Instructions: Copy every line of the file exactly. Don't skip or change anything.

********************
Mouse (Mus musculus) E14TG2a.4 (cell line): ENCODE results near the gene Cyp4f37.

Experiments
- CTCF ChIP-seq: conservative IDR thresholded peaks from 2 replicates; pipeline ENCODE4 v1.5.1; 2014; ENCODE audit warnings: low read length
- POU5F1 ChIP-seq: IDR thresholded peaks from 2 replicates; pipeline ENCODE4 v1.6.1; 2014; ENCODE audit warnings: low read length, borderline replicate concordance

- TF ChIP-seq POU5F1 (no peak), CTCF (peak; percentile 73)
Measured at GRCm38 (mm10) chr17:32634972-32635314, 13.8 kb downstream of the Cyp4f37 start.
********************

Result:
Mouse (Mus musculus) E14TG2a.4 (cell line): ENCODE results near the gene Cyp4f37.

Experiments
- CTCF ChIP-seq: conservative IDR thresholded peaks from 2 replicates; pipeline ENCODE4 v1.5.1; 2014; ENCODE audit warnings: low read length
- POU5F1 ChIP-seq: IDR thresholded peaks from 2 replicates; pipeline ENCODE4 v1.6.1; 2014; ENCODE audit warnings: low read length, borderline replicate concordance

- TF ChIP-seq POU5F1 (no peak), CTCF (peak; percentile 73)
Measured at GRCm38 (mm10) chr17:32634972-32635314, 13.8 kb downstream of the Cyp4f37 start.